With the opening of the new learning commons in Portland and Gorham, students can now go to one centralized location on either campus for studying, tutoring and much more. The learning commons in Gorham and Portland officially opened with a ribbon-cutting ceremony in the Glickman Family Library Thursday.

The university undertook the renovations to create centralized locations on both campuses for studying, student collaboration and tutoring. The resources offered at the learning commons were not previously centralized in one place. Tutoring, for example, was offered in a number of different places on each campus. There was previously an “information commons” on the third floor of the Glickman Family Library, but USM Learning Coordinator Paul Dexter said in a business proposal for the project that the learning commons is an “evolution” of the information commons.

“It’s a one-stop experience,” said University Librarian David Nutty. “An atmosphere for both learning and assistance.”

Designed by local architect Mark Lee of Harriman Associates, the learning commons has an open aesthetic, with tall bookshelves removed to allow greater vision and movement of light.

As libraries shift toward digital media, space previously committed to books, magazines, journals and periodicals has become more available for alternative uses. “We’ve moved a lot of print material online,” said Bill Grubb, head of reference and instructional services. “As we minimize space for print, we’re looking to increase student space.”

The new facilities on both campuses have a number of new features, including movable furniture, study pods, soundproofed group study rooms and larger seminar rooms containing flat-screen monitors wired for laptop connectivity. There is also a soundproofed audio/visual “recording vault” at the Portland location.

The Portland learning commons is located on the second floor of the Glickman Family library, while the Gorham learning commons is on the bottom floor of the Gorham Campus Library.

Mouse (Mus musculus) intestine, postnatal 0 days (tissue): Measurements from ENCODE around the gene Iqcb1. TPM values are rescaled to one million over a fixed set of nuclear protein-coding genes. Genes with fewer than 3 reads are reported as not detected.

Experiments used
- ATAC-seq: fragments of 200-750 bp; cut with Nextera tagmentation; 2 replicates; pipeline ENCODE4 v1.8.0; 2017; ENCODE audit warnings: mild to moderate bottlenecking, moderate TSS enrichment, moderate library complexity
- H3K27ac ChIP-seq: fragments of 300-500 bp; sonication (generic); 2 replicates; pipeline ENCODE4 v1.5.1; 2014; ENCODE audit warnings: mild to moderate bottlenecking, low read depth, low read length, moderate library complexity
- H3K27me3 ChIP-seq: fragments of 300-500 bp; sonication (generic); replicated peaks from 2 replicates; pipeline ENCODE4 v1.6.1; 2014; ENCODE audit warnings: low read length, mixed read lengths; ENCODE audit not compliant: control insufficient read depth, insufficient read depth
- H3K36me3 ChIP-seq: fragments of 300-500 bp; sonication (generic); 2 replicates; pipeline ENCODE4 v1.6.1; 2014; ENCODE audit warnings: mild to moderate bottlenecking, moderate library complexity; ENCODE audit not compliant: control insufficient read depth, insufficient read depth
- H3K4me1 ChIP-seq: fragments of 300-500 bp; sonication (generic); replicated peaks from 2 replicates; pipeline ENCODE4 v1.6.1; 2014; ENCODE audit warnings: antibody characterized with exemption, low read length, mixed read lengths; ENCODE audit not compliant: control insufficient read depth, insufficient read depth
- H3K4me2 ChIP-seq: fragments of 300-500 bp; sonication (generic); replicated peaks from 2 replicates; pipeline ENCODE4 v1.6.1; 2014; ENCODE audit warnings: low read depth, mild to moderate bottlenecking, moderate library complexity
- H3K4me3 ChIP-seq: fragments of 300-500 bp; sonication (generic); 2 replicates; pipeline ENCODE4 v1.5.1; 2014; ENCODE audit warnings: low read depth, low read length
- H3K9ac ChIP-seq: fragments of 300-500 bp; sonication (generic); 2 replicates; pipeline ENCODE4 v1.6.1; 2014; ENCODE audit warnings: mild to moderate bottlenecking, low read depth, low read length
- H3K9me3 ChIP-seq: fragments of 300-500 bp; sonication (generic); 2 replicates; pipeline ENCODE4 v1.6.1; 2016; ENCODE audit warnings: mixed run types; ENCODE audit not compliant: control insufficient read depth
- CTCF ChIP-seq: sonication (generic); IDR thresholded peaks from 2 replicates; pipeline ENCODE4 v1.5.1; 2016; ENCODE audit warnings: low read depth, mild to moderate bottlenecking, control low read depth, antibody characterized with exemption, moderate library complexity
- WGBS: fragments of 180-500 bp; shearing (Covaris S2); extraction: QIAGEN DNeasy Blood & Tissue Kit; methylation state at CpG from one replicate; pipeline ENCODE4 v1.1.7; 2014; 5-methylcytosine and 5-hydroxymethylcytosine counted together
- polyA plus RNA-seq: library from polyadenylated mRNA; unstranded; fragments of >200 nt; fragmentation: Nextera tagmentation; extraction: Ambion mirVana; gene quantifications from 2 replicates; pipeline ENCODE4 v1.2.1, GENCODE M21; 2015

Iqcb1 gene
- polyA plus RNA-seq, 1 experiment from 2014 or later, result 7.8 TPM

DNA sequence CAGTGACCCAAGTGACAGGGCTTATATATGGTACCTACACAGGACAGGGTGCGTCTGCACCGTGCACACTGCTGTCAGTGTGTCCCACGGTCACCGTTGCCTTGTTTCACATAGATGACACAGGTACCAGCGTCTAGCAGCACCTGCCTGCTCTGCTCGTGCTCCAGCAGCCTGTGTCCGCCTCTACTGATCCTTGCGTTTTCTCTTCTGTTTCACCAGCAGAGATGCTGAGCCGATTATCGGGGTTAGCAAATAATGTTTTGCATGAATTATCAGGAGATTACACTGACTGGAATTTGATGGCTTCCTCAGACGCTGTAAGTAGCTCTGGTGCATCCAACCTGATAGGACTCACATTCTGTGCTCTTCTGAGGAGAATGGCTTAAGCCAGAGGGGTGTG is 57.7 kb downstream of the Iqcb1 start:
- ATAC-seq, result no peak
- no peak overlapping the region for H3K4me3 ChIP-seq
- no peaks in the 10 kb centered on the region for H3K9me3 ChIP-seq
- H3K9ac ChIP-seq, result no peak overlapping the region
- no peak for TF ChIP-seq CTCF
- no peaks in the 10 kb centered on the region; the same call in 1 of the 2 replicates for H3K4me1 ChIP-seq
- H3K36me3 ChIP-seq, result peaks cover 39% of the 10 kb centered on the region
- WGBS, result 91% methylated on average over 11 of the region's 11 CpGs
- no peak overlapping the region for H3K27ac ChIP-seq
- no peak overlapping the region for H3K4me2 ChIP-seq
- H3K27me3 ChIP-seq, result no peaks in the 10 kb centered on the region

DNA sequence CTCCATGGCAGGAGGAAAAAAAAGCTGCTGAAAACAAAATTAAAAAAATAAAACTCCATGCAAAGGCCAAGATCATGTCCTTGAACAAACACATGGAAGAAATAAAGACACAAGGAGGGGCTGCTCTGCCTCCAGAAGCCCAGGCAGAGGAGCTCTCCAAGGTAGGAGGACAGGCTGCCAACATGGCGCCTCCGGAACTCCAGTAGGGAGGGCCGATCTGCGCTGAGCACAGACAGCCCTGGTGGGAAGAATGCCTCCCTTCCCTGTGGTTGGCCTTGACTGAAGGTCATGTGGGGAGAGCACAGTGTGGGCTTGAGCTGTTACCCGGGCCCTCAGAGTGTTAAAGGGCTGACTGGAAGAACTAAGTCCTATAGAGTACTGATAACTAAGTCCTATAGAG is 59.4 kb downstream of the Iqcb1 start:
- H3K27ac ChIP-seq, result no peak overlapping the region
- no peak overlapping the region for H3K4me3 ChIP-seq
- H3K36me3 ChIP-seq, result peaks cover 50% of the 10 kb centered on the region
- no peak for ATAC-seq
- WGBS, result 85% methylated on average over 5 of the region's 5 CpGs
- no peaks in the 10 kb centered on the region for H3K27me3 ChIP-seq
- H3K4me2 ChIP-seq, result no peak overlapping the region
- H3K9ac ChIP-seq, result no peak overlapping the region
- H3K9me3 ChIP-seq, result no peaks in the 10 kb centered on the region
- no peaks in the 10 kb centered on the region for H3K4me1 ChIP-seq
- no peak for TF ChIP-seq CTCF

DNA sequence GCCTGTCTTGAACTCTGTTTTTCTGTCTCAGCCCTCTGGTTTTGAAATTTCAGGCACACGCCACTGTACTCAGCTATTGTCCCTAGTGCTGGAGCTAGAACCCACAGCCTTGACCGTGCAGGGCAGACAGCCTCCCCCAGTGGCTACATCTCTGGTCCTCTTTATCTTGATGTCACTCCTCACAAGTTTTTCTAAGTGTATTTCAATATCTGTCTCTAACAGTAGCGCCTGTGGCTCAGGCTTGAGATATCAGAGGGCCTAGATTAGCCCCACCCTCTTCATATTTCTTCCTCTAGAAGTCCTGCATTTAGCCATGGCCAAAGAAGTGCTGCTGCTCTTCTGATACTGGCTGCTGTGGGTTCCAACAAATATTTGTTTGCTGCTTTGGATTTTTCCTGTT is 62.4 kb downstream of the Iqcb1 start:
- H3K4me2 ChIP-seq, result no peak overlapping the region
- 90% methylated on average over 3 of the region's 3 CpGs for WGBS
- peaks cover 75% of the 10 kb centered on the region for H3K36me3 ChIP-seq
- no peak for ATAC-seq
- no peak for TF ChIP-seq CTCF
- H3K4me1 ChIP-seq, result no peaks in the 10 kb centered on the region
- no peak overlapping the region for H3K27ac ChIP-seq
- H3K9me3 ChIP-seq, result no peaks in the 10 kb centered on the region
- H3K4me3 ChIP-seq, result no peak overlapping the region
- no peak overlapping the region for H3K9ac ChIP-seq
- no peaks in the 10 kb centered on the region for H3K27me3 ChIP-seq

“I like the setup — it’s high-tech,” said Craig Lessard, junior biology major. “There’s more light, including individual lights at desks. The rolling chairs are convenient. And the walls have been repainted a nice, calming yellow.”

Others students had reservations about the new space. “I liked it a little more before,” said Meredith Hill, a graduate student in social work. “There aren’t as many computers now, and there’s tutoring going on close by while I’m working. It’s distracting.”

At the ribbon-cutting, University of Southern Maine President Selma Botman gave her congratulations and thanks to those involved in the project. “The creation of the learning commons is further indication of our commitment to student success,” she said. “ I look forward to students making use of the services available so they finish their degrees and go out into the professional world well educated, well-trained and satisfied with USM.”

The project was a partnership between university libraries, the Division for Student Success, Academic Support Services and the Facilities Management Department. The project cost approximately $400,000, divided evenly between construction and furnishing. Funding came in part from the Office of the President, the Office of the Provost and the Information Technologies Department.


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